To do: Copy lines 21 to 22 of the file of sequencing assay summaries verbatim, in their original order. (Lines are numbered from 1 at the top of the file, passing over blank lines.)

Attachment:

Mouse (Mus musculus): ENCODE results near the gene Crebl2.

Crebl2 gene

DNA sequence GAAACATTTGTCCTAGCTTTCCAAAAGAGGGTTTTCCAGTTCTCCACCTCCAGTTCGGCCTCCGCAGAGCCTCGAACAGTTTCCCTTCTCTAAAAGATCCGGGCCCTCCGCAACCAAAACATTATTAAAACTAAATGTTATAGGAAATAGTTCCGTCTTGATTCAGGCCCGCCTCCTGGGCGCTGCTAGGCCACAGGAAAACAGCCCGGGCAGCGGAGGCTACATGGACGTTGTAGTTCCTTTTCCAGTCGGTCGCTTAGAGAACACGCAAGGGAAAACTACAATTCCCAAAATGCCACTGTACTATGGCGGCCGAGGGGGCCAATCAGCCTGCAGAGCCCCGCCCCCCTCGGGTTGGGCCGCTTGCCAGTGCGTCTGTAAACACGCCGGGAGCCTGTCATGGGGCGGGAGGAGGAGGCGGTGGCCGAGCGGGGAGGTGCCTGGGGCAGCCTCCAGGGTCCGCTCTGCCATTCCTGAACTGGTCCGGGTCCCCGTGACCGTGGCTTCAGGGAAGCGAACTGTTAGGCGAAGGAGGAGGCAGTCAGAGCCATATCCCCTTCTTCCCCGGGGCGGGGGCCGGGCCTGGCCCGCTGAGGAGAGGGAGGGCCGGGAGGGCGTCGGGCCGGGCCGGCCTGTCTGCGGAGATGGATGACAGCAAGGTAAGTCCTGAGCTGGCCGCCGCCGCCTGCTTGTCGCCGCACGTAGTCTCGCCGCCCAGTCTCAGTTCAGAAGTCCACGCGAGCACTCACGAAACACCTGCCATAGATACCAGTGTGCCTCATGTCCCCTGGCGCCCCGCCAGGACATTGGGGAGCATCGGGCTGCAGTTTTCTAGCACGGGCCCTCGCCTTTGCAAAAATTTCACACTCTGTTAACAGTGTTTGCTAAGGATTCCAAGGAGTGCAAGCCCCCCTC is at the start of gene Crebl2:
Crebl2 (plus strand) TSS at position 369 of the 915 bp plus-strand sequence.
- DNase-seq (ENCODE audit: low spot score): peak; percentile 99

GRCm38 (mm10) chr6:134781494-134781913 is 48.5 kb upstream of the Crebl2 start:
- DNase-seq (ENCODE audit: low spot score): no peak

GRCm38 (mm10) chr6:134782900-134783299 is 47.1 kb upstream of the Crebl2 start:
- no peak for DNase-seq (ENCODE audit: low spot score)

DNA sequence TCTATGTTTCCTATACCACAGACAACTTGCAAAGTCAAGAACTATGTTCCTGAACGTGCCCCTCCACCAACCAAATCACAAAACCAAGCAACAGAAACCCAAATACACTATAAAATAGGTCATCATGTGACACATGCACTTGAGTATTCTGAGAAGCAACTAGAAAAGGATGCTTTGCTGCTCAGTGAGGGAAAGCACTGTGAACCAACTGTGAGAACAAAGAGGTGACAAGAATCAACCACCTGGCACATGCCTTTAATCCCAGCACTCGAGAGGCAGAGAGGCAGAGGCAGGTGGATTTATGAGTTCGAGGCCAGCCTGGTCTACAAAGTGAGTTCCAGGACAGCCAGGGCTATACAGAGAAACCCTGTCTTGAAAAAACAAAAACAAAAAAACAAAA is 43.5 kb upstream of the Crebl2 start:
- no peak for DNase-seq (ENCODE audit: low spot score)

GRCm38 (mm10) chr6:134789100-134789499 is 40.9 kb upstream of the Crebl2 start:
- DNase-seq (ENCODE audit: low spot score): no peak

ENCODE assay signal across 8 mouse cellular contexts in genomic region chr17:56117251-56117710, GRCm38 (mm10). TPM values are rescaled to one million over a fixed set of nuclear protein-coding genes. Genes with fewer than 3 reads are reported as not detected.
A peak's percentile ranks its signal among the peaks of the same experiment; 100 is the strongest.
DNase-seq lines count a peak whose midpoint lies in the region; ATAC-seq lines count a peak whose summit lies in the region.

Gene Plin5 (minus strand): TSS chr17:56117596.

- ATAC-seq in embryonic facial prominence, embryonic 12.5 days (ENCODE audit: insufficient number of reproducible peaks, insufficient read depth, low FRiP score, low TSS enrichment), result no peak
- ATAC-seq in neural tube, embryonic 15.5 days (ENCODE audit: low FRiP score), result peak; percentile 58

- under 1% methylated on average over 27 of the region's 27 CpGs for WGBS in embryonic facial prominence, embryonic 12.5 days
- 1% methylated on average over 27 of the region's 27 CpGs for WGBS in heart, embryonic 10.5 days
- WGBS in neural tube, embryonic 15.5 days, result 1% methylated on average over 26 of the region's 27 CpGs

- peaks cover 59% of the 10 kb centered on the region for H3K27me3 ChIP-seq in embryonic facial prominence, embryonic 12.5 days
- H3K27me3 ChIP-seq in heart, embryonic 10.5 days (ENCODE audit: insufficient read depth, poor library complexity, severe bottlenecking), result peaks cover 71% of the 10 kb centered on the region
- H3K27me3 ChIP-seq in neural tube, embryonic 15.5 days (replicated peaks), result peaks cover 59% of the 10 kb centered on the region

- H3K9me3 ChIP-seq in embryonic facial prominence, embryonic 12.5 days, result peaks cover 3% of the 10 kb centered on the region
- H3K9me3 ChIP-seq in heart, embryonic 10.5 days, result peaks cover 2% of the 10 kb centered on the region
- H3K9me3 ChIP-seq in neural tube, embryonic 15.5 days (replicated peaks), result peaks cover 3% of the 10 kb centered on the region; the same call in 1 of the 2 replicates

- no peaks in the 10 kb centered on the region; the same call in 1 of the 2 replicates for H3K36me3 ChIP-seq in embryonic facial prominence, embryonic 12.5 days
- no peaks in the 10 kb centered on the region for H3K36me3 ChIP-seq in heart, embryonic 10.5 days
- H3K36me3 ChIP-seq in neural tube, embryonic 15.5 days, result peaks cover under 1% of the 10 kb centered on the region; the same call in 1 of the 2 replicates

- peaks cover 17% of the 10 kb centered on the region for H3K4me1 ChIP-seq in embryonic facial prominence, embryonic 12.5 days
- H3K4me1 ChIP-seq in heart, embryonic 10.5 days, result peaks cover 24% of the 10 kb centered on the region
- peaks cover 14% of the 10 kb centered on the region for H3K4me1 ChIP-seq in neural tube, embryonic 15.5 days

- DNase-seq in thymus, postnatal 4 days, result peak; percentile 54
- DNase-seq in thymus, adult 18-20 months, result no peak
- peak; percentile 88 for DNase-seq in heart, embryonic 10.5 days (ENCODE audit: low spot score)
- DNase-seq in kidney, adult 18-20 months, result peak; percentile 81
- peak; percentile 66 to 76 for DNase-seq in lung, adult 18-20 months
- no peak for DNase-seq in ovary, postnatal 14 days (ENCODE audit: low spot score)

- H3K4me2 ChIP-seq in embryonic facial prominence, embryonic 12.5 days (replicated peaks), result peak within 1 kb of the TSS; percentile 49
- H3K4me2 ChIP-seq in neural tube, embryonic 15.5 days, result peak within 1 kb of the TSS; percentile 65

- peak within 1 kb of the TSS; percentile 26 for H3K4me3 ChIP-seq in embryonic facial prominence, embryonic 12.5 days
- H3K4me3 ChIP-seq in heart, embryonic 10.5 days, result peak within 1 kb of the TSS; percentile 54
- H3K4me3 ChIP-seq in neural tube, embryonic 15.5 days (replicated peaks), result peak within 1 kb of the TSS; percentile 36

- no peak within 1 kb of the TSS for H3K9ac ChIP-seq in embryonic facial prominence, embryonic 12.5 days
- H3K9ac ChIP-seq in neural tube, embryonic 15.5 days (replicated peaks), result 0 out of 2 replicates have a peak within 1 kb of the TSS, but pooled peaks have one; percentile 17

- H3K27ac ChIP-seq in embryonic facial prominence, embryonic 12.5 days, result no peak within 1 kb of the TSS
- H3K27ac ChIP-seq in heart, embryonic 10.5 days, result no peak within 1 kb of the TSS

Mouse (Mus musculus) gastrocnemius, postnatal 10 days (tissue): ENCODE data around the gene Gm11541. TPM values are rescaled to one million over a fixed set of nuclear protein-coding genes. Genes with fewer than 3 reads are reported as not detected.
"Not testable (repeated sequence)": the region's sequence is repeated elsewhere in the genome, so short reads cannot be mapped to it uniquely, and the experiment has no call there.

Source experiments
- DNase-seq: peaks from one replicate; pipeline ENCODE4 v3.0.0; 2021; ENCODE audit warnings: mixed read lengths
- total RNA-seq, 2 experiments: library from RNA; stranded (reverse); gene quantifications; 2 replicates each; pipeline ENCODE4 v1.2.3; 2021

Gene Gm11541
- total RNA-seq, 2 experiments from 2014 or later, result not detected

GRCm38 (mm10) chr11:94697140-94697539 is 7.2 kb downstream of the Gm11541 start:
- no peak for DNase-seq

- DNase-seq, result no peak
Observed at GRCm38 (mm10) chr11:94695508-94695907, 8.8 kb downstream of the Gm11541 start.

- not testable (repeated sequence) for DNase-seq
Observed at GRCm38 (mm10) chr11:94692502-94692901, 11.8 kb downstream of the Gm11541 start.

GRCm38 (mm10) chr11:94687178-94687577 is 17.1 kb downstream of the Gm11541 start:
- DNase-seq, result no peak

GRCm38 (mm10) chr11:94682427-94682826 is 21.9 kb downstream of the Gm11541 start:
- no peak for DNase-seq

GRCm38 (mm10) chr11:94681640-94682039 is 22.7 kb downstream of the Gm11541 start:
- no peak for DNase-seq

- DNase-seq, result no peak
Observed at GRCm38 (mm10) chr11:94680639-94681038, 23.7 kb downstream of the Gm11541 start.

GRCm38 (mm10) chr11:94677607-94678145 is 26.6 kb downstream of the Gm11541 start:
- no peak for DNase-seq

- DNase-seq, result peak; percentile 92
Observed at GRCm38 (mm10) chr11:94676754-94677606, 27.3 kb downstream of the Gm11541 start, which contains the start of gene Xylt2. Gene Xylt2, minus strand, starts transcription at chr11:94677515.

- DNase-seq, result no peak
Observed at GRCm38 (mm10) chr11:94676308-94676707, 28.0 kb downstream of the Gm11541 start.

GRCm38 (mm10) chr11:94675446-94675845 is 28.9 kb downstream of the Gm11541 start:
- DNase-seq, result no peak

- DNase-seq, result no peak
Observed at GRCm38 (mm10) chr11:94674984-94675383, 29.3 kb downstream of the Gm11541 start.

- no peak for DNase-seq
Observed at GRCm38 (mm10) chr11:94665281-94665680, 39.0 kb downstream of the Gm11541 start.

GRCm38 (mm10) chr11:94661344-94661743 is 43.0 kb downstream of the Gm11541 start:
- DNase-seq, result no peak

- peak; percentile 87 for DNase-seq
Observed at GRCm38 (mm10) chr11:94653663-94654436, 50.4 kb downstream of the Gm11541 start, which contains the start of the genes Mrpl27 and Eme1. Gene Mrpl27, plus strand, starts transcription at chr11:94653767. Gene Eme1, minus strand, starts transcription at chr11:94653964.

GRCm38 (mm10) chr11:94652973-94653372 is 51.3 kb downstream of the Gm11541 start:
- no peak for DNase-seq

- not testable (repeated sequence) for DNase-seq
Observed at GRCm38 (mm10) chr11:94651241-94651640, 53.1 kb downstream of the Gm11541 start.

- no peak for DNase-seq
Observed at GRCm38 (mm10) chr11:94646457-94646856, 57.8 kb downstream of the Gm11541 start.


- 1% methylated on average over 27 of the region's 27 CpGs for WGBS in heart, embryonic 10.5 days
- WGBS in neural tube, embryonic 15.5 days, result 1% methylated on average over 26 of the region's 27 CpGs